Why I picked it up: Loved the previous volume in the series, Grandville.
Why I finished it: There was enough bloody violence in the opening death row prison break to convince me I had to read it. The mad dog LeBrock is hunting looks truly insane.
I was also hoping for a cameo from another anthropomorphic universe. In the previous volume it was Tin Tin’s dog, Snowy. I won’t spoil the surprise about who appears here, but I will say it was delightful to see this Disney character down on his luck in a drunk tank.
I'd give it to: Tim, who liked Jedediah Berry’s excellent and surreal novel, The Manual of Detection. This isn’t as weird a story, but the steampunk setting, plus the fact that LeBrock is a large badger, make me feel like they have something in common.
Joe is the world's greatest salesman. He's sure of it. He just hasn't, you know, sold anything yet. Then one day he figures out a bold solution to the difficult problem of sexual harassment in the workplace: hire female temp workers to satisfy their male coworkers' needs. Amazingly, he sells it.
Why I picked it up: Joe's solution sounds like somebody's weird fantasy (it is -- it's his), and I was ready to pass. Then I saw it was written by DeWitt (The Last Samurai), so I decided to give it a shot.
Why I finished it: The characters are sympathetic and kind of hysterical, especially the African-American woman who puts the Equal Employment Opportunities Act to the most awesome use ever. Joe spins such a compelling story about his ever-evolving product that it all started to feel disturbingly plausible.
I'd give it to: Jenn, who is both crass enough to read this novel to the end, and grounded enough in science to give me her perspective. (I have a feeling it won't seem so plausible by the time she's done.)
In the school locker room, the other little boys begin teasing Martin about what a little zizi he has. He worries when they say he won’t be able to make babies because he likes Anais, and she wants to have ten kids when she grows up.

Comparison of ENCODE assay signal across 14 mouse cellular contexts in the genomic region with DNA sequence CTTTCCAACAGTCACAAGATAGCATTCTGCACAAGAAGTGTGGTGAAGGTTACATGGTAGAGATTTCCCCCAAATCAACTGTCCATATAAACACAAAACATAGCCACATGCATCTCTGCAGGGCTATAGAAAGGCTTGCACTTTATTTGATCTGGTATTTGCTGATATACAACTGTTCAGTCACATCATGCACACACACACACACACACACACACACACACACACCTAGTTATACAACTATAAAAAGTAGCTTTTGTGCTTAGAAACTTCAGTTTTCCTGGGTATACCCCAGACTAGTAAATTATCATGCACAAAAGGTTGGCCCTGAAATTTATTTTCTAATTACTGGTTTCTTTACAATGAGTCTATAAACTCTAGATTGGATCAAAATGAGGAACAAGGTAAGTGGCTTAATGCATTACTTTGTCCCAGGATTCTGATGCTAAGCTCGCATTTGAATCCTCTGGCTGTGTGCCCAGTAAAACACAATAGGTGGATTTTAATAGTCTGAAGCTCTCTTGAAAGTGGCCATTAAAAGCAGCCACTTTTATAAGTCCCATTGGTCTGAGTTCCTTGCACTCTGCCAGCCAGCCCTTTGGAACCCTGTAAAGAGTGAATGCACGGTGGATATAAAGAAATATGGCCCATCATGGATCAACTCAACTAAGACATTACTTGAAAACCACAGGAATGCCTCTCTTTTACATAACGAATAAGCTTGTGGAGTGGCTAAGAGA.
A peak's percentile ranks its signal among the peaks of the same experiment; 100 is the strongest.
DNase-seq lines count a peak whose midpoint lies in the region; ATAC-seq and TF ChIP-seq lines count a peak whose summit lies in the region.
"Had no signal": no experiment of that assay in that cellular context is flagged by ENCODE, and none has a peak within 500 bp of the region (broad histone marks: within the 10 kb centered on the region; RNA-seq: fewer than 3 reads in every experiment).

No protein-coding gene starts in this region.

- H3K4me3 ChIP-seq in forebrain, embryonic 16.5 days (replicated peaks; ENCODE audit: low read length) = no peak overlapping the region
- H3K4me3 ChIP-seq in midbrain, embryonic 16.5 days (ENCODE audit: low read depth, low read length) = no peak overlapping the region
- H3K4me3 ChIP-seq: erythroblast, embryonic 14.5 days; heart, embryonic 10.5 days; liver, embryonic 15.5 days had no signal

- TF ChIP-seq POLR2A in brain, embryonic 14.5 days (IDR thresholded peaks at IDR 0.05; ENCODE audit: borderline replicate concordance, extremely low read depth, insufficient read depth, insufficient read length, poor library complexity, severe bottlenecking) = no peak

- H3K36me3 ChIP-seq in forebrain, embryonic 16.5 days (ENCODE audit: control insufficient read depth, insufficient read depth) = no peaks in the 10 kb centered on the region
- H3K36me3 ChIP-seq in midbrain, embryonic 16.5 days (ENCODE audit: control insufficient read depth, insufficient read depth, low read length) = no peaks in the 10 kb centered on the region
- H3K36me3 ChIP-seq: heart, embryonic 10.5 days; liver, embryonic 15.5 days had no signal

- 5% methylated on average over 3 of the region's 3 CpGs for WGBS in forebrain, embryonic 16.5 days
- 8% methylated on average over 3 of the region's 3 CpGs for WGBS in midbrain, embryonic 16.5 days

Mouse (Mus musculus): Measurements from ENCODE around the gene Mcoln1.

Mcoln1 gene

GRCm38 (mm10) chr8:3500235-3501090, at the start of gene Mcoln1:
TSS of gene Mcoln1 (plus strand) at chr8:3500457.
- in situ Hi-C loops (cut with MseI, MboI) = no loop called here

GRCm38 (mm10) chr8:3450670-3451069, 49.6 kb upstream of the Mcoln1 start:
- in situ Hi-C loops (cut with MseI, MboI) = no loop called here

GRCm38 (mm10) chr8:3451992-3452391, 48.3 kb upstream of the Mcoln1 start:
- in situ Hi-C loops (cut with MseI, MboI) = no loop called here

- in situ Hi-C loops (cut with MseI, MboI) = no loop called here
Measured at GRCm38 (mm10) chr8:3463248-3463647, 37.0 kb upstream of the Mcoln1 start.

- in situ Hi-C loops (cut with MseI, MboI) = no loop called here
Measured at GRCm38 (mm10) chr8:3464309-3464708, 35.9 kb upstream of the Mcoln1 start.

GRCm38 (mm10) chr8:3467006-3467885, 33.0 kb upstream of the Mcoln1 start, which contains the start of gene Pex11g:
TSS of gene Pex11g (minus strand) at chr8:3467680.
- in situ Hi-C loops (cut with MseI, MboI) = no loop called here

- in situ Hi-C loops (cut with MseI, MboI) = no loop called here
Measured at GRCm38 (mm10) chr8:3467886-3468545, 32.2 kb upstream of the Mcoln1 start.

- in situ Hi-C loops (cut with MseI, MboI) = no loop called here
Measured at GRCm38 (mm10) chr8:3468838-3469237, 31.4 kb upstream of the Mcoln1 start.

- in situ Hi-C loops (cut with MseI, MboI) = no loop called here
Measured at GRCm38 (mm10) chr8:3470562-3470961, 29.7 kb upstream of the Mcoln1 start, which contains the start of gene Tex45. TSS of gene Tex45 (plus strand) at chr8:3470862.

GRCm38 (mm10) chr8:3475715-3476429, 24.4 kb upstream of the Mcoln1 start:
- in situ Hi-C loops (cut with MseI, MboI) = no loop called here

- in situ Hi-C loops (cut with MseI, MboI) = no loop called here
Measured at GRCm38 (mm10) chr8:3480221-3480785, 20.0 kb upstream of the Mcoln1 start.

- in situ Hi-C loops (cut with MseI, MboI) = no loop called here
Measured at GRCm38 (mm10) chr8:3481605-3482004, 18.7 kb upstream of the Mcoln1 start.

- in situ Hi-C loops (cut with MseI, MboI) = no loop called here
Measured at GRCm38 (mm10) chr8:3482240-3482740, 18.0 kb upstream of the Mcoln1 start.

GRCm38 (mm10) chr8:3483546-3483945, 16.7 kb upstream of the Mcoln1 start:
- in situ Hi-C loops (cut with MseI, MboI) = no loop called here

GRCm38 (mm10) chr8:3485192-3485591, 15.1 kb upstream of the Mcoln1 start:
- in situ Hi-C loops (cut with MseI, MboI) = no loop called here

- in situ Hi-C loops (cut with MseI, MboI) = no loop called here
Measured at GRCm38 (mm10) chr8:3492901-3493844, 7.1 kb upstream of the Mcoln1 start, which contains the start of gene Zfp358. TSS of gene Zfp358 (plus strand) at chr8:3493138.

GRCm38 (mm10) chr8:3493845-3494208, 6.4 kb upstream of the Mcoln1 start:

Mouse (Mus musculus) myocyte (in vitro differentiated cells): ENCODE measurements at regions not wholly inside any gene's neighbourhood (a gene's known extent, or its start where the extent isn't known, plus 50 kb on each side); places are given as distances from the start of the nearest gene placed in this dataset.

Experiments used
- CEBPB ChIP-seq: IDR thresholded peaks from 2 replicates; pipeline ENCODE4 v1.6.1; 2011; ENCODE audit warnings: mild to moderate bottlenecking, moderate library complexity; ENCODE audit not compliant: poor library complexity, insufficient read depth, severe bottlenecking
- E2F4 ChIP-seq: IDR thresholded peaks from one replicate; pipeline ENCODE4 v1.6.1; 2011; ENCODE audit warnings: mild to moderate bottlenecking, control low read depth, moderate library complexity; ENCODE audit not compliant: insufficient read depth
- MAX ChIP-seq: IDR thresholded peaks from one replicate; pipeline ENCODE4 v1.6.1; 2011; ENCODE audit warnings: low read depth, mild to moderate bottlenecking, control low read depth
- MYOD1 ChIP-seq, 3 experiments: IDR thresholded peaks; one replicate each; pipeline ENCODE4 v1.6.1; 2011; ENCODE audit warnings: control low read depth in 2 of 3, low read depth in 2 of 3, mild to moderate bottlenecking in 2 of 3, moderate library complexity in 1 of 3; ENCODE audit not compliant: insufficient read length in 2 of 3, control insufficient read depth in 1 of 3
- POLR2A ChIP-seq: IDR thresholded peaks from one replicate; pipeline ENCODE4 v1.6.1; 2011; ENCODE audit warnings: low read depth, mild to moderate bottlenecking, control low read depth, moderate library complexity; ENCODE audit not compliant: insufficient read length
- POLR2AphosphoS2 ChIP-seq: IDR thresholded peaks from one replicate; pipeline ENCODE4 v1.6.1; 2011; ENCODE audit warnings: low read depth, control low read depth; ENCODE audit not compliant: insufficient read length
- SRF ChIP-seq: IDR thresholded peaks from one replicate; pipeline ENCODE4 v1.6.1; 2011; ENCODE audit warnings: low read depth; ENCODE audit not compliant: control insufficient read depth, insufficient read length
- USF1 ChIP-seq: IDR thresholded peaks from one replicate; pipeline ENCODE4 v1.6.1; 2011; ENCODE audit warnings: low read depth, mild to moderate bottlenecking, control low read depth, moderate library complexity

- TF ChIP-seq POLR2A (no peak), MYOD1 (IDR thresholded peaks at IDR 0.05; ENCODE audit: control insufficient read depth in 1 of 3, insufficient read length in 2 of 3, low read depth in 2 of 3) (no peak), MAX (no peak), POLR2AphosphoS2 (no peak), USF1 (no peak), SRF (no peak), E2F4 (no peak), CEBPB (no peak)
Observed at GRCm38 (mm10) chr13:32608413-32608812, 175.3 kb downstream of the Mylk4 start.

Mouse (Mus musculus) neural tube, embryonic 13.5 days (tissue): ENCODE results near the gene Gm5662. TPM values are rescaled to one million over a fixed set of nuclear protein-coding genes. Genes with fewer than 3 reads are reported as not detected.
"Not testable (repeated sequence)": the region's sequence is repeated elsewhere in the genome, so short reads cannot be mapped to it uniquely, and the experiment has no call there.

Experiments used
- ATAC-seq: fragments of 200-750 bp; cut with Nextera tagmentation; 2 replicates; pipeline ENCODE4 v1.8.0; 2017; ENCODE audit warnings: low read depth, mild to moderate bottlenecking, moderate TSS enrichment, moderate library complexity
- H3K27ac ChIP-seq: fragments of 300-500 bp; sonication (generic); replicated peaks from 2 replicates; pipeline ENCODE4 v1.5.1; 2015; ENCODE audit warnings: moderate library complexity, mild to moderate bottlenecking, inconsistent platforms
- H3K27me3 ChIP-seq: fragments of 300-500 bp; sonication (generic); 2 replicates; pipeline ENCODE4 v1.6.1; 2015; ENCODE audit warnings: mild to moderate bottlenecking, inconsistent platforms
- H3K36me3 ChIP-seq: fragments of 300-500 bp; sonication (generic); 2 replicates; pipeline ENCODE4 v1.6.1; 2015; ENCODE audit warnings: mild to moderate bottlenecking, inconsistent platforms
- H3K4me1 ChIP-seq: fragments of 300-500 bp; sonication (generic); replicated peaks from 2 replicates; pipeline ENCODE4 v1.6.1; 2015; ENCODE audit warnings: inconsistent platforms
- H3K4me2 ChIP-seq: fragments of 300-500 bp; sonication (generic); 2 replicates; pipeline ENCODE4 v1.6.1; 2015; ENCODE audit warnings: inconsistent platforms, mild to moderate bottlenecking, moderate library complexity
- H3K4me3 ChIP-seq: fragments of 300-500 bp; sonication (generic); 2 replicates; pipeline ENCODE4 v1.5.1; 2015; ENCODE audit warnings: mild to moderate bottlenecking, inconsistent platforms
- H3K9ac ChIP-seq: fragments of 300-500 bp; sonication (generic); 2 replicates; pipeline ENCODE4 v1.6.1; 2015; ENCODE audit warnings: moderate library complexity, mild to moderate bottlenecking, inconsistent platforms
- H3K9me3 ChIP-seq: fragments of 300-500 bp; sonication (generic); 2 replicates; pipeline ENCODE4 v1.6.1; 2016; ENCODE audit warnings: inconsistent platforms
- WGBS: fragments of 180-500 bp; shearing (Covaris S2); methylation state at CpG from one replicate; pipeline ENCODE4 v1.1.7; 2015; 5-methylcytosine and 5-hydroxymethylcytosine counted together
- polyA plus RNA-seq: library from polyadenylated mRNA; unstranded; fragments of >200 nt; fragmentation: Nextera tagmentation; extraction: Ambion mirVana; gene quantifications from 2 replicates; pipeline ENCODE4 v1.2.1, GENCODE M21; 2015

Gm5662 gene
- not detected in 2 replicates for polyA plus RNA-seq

Why I picked it up: I was telling Cinco publisher Lee Merrill Byrd how much I enjoyed The Long Journey of Mr. Poop when she said the magic words, “Have you seen the book about pee?”
Why I finished it: How could I put down a picture book about a kid worried about the size of his unit? My favorite part is when one of the boys proposes a contest. Whoever pees the farthest gets Anais (because she won’t choose a boyfriend). Martin practices peeing in his garden until he’s convinced he’ll be the champion.
I'd give it to: My great-aunt, Gin, who used to have a picture of a woman peeing at a urinal (amidst several startled men using the same facilities) in her laundry room.
The Axe-Man of New Orleans killed six people and wounded six others in a spree during 1918 and 1919. Most of those attacked were grocers or those living behind a corner grocery store. Many were Italian immigrants. Ten of them were attacked with their own axes.
Why I picked it up: New Orleans always makes me uneasy. Before ALA Annual this year, I decided to amp that up.
Why I finished it: The brief overview of the history of the city, which opens the book, made it worth reading by itself. But then the blood-soaked scene of the first murder, where the two victims seem to be missing most of their heads, really got me. (Geary’s art is black and white, making the solid black of the blood stand out against the textures he created with his exquisite, old-school inking style.)
I'd give it to: Bill’s sister Robin, with whom we stayed in the Crescent City, in the hopes that it will make her a little more security conscious. (Though I am willing to admit that she may have a better sense of her neighborhood than I do.)
In the imaginary medieval Empire of Lax, a princess (Wisdom), a circus acrobat (Tips), his childhood sweetheart (Trudy) and a cat each take different paths to Farina. There, the evil Duchess Wilhelmina plots to gain control of the Kingdom of Montagne by wedding her son to Wisdom. With the help of the Queen Mother and a little magic they try to save the kingdom.
Why I picked it up: The subtitle caught my eye. With so many fairy tale retellings on the market, this sounded original -- and it was.
Why I finished it: The quirky place names, like the village of Froglock whose name derived from the croaking frogs that awaken residents when anyone tries to cross the Daft Toll Bridge without paying. I was also enthralled by the way Murdock tells the story from eight points of view and inventively uses diaries, letters, a journal, a script, and encyclopedia entries.